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Untethered Proteins Could Help Diagnose MKD

By Labmedica International staff writers
Posted on 30 May 2017
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Image: A new study shows untethered Rab proteins are found only in people in MKD, leading to the potential for early diagnosis of the disease (Photo courtesy of Getty Images).
Image: A new study shows untethered Rab proteins are found only in people in MKD, leading to the potential for early diagnosis of the disease (Photo courtesy of Getty Images).
Mevalonate Kinase Deficiency (MKD), also known as HIDS (hyper IgD syndrome), is a rare genetic condition that affects approximately 200 individuals worldwide. It is a spectrum of disease, with complications that range from mild to severe. MKD is one of more than 8,000 known rare and genetic conditions, which, although individually uncommon, collectively affect up to 10% of the population.

Individuals with MKD experience recurrent and frequent attacks of high fever, which are associated with pain in the joints, muscles and abdomen, along with skin rash. Attacks of fever can last for several days and occur periodically throughout life. In its severest form, also known as mevalonic aciduria, MKD can be life-threatening, and can involve neurological symptoms and impaired growth.

Scientists at the Garvan Institute of Medical Research developed a highly sensitive in vitro prenylation assay that enables the detection of unprenylated small GTPase proteins in cell lysates. Human peripheral blood monocytes (PBMCs) were isolated from buffy coat preparations of fresh blood samples and cell pellets were snap frozen before analysis. The scientists performed Western blots and in vitro prenylated (i.e., biotinylated) proteins were detected on polyvinylidene difluoride blots using streptavidin-680RD. Blots were also analyzed for unprenylated Rap1A using goat anti-Rap1A.

The team showed that, within the cells, several proteins from the same family (known as Rab proteins) had no isoprenoid 'tail', a molecule that is usually added to these proteins in the final stages of preparing them for their work in the cell. An isoprenoid tail is thought to act as a molecular 'tether' for the protein it is attached to. The isoprenoid tails on Rab proteins keep them in a particular area of the cell close to the cell membrane. Without their tethers, the Rab proteins, and other related proteins, are 'on the loose' in the cells of children with MKD, and are free to move into other parts of the cell. It is thought that this could set off the disease process in MKD, triggering inflammation. Untethered Rab proteins are found only in people in MKD. They are not present in the cells of people with other rare diseases that have similar clinical symptoms (the periodic fever syndromes) or in the parents of children with MKD.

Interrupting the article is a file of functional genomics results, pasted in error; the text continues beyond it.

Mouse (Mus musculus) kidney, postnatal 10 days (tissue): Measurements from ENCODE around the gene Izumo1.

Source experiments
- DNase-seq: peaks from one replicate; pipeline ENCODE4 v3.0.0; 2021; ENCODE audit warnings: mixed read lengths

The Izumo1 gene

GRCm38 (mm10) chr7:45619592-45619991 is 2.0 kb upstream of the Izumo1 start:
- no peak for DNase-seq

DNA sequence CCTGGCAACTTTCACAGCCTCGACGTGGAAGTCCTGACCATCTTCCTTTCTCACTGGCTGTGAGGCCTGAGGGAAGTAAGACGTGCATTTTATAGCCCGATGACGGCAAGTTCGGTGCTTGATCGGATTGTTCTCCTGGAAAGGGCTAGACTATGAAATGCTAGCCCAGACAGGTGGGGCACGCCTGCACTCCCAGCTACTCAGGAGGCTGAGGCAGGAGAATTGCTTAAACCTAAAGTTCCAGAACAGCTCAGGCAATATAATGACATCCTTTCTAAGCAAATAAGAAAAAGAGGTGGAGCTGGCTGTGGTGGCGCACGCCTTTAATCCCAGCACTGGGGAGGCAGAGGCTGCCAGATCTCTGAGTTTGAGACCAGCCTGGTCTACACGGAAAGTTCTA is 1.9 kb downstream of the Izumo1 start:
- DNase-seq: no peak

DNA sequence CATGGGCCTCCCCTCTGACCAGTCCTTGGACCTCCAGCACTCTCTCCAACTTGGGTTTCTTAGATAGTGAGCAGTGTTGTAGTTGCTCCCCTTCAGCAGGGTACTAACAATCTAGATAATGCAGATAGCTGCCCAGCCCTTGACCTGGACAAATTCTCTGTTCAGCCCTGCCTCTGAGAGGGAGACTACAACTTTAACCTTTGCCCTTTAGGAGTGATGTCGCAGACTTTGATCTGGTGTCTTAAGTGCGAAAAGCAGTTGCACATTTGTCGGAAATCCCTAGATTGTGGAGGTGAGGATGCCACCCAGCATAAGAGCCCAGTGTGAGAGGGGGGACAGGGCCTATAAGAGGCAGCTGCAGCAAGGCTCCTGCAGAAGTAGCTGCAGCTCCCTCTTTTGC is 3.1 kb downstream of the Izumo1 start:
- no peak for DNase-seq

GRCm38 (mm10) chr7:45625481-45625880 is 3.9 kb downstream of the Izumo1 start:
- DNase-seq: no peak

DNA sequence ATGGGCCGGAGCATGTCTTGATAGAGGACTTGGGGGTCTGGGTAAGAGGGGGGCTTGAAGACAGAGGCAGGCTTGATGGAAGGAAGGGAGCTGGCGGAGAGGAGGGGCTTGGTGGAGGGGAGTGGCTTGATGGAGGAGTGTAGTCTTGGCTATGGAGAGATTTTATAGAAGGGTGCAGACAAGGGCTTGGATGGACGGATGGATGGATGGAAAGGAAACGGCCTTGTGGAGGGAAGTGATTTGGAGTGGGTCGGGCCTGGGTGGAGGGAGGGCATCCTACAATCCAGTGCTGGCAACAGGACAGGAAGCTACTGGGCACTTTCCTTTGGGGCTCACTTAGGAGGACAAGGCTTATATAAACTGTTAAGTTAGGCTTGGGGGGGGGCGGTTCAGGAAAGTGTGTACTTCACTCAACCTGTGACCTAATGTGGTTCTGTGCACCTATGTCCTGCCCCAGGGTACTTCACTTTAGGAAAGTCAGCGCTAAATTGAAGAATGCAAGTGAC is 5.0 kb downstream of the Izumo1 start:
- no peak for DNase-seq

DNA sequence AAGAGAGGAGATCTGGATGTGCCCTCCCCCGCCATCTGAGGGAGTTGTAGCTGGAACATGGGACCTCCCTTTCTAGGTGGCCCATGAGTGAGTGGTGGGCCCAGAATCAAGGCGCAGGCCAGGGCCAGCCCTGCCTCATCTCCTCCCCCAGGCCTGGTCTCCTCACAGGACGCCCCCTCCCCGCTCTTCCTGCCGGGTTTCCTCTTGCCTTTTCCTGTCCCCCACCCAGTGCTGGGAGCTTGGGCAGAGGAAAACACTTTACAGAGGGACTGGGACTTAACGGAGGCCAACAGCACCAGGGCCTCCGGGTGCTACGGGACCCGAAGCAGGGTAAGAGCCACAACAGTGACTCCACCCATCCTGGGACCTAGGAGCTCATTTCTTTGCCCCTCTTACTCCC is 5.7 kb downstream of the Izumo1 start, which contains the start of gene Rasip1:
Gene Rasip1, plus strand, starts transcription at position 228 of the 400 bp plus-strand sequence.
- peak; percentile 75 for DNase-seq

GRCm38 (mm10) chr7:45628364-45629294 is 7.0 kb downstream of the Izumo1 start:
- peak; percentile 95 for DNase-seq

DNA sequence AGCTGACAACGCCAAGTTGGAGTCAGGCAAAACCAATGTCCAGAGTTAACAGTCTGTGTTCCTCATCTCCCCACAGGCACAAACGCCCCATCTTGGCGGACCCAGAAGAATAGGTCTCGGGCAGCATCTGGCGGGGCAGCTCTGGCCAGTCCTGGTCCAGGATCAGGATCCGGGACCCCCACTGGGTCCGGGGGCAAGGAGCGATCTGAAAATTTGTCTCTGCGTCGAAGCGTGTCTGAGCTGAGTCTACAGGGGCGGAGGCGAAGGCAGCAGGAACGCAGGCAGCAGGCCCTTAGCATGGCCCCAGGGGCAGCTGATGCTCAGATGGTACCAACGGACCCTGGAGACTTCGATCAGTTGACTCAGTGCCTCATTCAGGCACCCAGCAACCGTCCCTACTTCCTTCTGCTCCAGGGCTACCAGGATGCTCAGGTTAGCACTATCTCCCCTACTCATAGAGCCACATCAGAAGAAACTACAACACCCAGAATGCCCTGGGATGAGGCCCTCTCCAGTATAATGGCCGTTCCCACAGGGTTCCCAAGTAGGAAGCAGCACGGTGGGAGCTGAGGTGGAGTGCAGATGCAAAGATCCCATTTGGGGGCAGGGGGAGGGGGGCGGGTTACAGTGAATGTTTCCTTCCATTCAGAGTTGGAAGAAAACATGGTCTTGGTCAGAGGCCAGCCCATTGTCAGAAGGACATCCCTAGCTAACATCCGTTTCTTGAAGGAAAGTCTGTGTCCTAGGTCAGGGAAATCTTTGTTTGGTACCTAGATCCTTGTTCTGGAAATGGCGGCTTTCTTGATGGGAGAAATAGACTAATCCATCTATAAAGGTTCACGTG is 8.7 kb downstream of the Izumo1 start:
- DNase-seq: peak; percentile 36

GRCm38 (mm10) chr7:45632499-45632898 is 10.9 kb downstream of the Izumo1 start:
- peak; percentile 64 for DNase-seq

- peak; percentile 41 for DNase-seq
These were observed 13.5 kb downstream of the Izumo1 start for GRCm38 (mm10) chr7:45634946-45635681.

Michael J. Rogers, PhD, a professor and chief investigator, said, “It has been thought for some time that individuals with MKD might have untethered Rab proteins, because we know that a gene called mevalonate kinase (MVK), which is altered in MKD, is important in making the isoprenoid tails that are fitted onto these proteins. Until now, though, no one has been able to show that these untethered proteins do in fact build up in the cells of kids with MKD. To see these proteins directly, and to show that they are lacking their ‘tails’ is an important advance in our understanding of this devastating disease.” The study was published on May 10, 2017, in the Journal of Allergy and Clinical Immunology.

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